Murphy: Biden’s using 14th Amendment for debt ceiling would ‘absolve Congress from being adults’
As a crucial June debt limit deadline looms without a deal in sight between the White House and congressional leaders, Sen. Chris Murphy, D-Conn., on Sunday opposed the idea of President Joe Biden’s using the 14th Amendment to unilaterally avert a debt default.
In an interview on “Meet the Press,” NBC News' Chuck Todd asked Murphy whether Biden should invoke the 14th Amendment to pay the country’s bills.
“I don’t want to give Joe Biden advice, but I think we should do our job,” Murphy said. “I think that’s a precedent to just absolve Congress from being adults.”
Amid the ongoing stalemate in Congress over raising the debt ceiling, Biden said last week that he was considering the 14th Amendment option to bypass the standoff. While he hasn't ruled it out, The Associated Press reported that the president regards invoking the 14th Amendment — which has primarily been used to address citizenship and equality issues — as a problematic, untested legal strategy to ensure the nation is able to meet its financial obligations.
The amendment states that the “validity of the public debt of the United States ... shall not be questioned.” Previous administrations have considered invoking the 14th Amendment to raise the borrowing limit, but they never used it — including the Obama administration in which Biden served as vice president.
Treasury Secretary Janet Yellen opposed using the 14th Amendment last week, saying it would spark a “constitutional crisis.” Yellen has also warned that if Congress doesn't act in time, the U.S. could start defaulting on its debts as early as June 1.
Biden met with congressional leaders last Tuesday at the Oval Office, but they failed to reach a deal on the impending default crisis. A follow-up meeting that was set for last Friday was postponed until this week, three sources told NBC News.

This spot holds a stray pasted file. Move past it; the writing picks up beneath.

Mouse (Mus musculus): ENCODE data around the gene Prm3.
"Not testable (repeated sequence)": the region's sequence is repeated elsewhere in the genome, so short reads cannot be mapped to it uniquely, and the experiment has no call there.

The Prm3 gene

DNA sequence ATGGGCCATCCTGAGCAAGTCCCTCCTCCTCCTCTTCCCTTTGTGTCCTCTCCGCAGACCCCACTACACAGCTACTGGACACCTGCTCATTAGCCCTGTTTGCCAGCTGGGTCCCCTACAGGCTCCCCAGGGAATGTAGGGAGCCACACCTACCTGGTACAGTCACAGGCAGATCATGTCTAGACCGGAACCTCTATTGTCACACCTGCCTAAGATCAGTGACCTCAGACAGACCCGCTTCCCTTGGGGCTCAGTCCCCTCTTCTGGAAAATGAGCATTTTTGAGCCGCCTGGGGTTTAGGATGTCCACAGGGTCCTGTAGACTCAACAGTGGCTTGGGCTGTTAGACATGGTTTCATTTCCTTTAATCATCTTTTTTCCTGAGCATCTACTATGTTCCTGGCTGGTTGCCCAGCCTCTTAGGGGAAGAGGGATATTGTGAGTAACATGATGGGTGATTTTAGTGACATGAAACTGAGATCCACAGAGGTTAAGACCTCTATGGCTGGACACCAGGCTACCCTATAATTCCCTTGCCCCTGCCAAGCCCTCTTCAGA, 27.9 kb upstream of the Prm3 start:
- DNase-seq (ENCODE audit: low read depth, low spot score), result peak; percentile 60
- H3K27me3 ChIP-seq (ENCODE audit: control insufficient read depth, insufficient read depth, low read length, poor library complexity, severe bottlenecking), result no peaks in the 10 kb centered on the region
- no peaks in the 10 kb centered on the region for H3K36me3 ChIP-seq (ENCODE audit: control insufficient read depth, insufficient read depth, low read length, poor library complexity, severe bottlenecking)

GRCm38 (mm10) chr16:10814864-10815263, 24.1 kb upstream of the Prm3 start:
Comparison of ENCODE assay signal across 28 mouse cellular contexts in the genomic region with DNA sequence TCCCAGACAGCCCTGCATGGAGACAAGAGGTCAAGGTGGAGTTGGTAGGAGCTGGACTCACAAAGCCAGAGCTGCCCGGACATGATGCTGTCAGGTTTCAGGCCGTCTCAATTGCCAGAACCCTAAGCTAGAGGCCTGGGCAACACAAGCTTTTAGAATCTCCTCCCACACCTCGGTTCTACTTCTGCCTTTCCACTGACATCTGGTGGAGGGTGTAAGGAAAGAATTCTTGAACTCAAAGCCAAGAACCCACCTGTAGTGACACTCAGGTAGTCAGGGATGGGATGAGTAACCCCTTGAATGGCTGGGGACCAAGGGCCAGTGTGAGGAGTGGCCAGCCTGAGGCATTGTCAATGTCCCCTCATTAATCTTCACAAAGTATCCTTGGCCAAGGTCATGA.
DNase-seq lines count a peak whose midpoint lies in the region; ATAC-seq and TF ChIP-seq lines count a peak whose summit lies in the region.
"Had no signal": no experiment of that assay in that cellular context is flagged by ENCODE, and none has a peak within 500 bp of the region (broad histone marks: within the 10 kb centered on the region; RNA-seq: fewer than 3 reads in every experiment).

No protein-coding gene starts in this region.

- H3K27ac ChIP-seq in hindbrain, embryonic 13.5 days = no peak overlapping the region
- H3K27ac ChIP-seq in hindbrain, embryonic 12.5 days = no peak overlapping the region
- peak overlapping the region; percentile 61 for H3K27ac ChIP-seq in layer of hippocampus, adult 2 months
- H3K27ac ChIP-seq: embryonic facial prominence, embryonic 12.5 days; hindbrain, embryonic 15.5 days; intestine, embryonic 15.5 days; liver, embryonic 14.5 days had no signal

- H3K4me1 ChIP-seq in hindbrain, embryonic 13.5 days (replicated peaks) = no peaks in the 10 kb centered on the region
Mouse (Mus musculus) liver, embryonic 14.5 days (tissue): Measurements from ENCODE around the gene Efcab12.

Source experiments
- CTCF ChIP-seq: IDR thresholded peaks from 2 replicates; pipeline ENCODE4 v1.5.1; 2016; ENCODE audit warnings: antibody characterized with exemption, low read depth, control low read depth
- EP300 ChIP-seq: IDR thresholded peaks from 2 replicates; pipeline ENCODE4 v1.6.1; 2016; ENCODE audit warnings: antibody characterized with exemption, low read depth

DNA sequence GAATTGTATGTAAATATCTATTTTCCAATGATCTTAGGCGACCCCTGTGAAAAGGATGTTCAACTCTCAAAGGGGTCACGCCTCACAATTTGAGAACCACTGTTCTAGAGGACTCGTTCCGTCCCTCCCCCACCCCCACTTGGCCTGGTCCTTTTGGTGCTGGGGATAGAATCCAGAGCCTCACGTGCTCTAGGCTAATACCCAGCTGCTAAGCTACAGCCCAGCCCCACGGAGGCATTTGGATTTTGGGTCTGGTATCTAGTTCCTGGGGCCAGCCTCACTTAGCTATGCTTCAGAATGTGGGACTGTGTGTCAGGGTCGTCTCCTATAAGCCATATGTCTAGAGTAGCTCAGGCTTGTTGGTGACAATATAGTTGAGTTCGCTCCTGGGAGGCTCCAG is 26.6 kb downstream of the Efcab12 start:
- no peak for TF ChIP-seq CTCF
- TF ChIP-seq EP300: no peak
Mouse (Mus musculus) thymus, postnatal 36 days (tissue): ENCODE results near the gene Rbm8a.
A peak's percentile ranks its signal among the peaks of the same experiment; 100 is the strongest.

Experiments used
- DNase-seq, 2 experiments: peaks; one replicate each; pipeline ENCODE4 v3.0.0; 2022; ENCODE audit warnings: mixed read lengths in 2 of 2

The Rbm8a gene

House Speaker Kevin McCarthy, R-Calif., said that all parties agreed to the postponement and that it should not be read as a sign that talks are falling apart.
Rep. Dusty Johnson, R-S.D., a close McCarthy ally, told reporters Thursday: “You need a certain number of these performative meetings before you get to productive meetings."
Biden told reporters Saturday that he believes the debt ceiling talks are “moving along.”
“It’s hard to tell,” Biden said. “They’re not, they’ve not reached the crunch point yet. But there is real discussions about some changes being made, but we’re not there yet.”
House Republicans have been pushing to attach spending cuts to a debt ceiling increase, while Democrats are reluctant to negotiate over whether to pay the country’s bills or default and have insisted on a clean debt limit hike.
They want Congress to negotiate over spending cuts that Republicans have demanded in the separate government funding process, which has a deadline of Sept. 30.
Murphy said Sunday that he is “pretty skeptical” that there will be an agreement on the debt ceiling in the next two weeks.
“Well, if we want to get serious about deficit reduction, then you have to put tax increases for billionaires and corporations on the table,” Murphy said.
“The only leader who says we are going to light the American economy on fire, if we can’t get an agreement in the next 10 to 14 days, is Kevin McCarthy,” Murphy continued. “And that is deeply worrying to me.”
This article was originally published on NBCNews.com